This week has brought soaring temperatures to the UK which we can all agree has made a nice change to the wind and rain we have seen recently. When the sun is out it can be most tempting to saddle up and go straight out for a ride. However, to make sure both you and your horse are enjoying the summer, it’s important to be able to spot heat stroke in horses and how you can help make them more comfortable.
Heat stroke happens when a horse is unable to lose it’s body heat fast enough, causing their temperatures to rise dramatically. Here are some of the signs to look out for:
Heatstroke is a serious condition and can be fatal in some cases. So it’s important to take precautions and ensure your horse stays cool and comfortable as it gets hotter. Here are some simple steps you can take.
In hot weather horses can sweat over 5 litres in a day so it’s essential that they drink lots of water to compensate for it. This may seem obvious, but a lot of horses don’t drink very much at all meaning they can quickly become dehydrated. Try encouraging your horse to drink by providing fresh water every day and topping up, as necessary. You could even try adding some apples into the water to encourage them to drink. The apples will simply float on the surface so they can go bobbing for them! Another thing to bare in mind is that the horse’s body cannot retain water without the presence of electrolytes, and electrolytes are lost from the body when a horse sweats. Therefore, it’s worth adding electrolytes to your horses feed and water to help support their body’s natural processes – especially if you’re still riding throughout the heatwave.
If you have access to a cool, well ventilated stable then you might want to consider letting your horse come in for a rest away from the sun. If your stable is too warm, which is often the case with wooden stables, or if your horse lives out, then ensure there is plenty of shade in their field. We’d also recommend putting sun cream or UV protection on horses who are out and who have pink skin as they can suffer from sun burn the same as us. Many fly masks often have UV protection built in anyway so they will help to protect your horses sensitive nose, eyes and ears from the sun.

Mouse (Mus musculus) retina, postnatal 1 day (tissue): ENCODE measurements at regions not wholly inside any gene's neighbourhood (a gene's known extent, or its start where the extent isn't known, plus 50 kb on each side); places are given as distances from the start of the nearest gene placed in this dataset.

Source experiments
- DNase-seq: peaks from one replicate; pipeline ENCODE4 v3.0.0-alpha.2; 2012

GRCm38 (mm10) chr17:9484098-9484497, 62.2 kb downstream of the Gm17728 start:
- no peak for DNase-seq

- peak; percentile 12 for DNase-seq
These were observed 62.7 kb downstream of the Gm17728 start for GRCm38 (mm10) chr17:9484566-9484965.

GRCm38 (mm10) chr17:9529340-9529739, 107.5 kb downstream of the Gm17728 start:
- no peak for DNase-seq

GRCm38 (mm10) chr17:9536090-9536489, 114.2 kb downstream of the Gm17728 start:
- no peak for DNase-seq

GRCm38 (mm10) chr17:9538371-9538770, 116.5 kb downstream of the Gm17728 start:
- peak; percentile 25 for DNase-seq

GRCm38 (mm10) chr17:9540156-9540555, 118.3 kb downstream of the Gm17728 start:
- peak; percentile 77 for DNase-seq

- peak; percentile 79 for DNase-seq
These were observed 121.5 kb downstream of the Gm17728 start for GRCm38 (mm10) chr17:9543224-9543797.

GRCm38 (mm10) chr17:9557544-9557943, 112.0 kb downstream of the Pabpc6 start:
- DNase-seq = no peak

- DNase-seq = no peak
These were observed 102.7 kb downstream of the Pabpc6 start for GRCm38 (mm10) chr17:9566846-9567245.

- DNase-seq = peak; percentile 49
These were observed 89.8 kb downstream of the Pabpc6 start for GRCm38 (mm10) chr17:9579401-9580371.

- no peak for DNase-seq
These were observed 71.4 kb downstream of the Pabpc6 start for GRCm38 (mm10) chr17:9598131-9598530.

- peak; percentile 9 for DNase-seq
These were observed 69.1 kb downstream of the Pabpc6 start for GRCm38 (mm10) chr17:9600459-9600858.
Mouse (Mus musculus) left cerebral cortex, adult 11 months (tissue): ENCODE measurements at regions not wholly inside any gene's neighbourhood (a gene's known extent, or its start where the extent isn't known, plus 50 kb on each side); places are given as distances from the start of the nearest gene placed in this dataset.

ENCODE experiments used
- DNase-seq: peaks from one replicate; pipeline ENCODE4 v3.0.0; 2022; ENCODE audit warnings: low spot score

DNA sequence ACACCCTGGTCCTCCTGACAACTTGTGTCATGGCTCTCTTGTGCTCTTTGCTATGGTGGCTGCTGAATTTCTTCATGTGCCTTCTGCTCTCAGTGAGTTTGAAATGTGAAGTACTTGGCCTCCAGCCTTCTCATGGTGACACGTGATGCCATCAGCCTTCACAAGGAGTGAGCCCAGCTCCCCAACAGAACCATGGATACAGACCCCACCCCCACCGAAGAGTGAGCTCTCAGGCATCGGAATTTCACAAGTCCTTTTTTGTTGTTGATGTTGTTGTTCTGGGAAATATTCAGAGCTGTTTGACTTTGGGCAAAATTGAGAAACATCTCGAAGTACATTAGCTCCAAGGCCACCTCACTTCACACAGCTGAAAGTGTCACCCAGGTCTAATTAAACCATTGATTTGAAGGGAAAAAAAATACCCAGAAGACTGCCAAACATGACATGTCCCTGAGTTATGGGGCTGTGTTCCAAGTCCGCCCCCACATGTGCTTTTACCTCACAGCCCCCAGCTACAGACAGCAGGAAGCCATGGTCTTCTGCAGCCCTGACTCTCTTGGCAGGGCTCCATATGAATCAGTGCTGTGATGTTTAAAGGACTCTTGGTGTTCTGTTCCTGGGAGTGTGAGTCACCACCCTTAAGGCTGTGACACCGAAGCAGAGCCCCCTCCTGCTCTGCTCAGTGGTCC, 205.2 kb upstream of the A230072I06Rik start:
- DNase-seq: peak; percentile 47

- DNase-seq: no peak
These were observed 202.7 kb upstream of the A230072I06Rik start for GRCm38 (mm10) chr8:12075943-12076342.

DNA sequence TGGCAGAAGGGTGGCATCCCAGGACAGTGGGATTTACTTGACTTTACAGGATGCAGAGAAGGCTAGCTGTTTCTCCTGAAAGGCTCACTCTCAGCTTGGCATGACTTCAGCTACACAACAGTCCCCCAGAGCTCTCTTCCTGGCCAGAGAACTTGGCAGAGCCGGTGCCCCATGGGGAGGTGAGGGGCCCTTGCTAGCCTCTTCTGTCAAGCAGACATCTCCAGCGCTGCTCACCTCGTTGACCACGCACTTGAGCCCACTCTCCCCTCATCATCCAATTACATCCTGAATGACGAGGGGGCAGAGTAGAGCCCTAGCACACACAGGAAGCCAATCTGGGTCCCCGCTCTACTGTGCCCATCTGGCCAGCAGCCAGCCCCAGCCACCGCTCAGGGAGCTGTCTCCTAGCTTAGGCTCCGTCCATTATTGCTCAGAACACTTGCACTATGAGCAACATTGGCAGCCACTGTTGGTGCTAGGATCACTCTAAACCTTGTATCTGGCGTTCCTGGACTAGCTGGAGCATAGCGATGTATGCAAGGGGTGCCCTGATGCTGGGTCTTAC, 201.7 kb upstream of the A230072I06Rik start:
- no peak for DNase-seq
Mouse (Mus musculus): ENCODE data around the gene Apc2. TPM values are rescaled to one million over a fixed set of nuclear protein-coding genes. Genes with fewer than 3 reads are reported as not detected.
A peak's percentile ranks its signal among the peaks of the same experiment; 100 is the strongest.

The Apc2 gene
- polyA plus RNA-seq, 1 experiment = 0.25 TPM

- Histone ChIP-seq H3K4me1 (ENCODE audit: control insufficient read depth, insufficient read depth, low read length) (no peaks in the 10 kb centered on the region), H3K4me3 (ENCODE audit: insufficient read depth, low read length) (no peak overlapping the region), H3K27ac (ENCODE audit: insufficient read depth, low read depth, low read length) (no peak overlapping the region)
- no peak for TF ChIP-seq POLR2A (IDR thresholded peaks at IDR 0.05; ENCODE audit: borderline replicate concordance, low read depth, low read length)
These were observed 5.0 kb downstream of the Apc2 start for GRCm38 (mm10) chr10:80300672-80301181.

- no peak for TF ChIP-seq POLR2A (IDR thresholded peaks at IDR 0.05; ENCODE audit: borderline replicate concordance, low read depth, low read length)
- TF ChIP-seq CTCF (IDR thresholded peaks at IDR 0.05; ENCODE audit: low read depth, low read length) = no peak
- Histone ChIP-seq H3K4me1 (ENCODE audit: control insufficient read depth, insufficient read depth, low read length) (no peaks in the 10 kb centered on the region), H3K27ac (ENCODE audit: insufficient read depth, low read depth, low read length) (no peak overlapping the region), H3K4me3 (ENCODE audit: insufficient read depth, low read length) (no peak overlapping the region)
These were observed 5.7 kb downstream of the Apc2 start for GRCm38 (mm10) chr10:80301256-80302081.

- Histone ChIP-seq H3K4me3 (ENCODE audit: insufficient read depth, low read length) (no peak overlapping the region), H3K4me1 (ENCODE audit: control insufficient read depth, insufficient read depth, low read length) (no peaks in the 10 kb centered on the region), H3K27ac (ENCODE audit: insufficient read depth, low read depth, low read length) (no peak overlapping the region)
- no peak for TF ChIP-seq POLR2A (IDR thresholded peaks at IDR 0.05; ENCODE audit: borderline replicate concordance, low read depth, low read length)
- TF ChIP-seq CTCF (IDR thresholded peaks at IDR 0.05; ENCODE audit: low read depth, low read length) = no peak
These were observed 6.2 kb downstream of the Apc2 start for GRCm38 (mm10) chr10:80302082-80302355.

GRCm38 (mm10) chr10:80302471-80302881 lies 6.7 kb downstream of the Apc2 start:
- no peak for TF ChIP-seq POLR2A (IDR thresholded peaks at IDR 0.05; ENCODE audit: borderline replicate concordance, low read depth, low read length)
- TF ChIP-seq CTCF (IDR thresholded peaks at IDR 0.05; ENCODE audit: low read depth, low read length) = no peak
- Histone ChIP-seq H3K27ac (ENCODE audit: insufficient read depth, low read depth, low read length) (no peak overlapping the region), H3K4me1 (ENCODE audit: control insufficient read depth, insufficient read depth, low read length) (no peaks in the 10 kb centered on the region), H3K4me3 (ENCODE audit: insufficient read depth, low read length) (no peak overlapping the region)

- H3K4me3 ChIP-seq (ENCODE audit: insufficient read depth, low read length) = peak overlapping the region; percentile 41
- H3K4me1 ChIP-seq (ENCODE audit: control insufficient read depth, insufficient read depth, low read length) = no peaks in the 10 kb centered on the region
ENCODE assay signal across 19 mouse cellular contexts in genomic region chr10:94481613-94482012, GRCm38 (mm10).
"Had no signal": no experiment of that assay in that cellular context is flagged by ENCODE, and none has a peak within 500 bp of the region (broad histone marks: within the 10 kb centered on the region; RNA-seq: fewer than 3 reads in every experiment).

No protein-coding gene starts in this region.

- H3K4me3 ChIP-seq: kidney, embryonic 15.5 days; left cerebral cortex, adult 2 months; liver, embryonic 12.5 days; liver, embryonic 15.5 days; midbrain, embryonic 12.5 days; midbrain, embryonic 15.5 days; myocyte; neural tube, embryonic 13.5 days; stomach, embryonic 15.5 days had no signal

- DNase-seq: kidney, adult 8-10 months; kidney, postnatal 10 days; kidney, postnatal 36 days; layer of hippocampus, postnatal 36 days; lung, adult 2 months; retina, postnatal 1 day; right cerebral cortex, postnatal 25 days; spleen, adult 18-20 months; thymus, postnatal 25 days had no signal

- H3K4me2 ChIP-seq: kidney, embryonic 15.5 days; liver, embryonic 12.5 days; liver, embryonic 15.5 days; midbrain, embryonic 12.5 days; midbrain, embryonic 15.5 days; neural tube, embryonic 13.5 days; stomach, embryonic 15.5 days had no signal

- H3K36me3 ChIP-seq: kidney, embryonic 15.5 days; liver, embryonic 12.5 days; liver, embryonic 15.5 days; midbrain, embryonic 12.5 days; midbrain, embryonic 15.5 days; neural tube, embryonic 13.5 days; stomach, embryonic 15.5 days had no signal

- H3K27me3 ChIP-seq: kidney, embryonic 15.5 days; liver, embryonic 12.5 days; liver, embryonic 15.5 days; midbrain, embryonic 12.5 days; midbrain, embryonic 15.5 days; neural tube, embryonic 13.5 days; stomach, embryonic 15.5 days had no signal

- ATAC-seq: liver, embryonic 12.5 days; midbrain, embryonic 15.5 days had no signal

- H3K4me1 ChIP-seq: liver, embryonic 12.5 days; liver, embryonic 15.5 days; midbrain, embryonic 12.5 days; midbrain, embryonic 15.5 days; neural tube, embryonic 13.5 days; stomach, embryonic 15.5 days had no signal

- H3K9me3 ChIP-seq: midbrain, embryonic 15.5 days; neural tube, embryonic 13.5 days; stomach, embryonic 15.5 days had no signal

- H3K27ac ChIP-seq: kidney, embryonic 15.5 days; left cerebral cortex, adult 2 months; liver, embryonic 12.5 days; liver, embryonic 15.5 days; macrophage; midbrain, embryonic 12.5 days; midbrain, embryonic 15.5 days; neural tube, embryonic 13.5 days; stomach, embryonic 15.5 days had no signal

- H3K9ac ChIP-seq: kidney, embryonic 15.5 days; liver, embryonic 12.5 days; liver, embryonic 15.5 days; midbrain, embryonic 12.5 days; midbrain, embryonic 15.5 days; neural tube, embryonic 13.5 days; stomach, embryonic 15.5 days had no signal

We’re creatures of habit so naturally it’s going to set us off a little if our routine is changed up. If you normally ride through the day you may want to consider changing your plans so that you’re riding first thing in the morning or in the evening when it’s much cooler and more comfortable for your horse.
If you have been exercising your horse and they have sweat quite a lot, it’s important that you cool them down properly. We’d recommend washing them off completely with cold water, making sure to wet the large veins on the neck and inside of the legs too. You could also choose to pop a nice thin mesh sheet cooler on like the LeMieux Air Tek Rug to help aid the cooling process.
An extra thing to bear in mind during hot weather is your horses feet, which can become very dry and cracked as a result of no rainfall. A hoof moisturiser would be a good investment for the summer months and use daily to keep your horses hooves in top condition.
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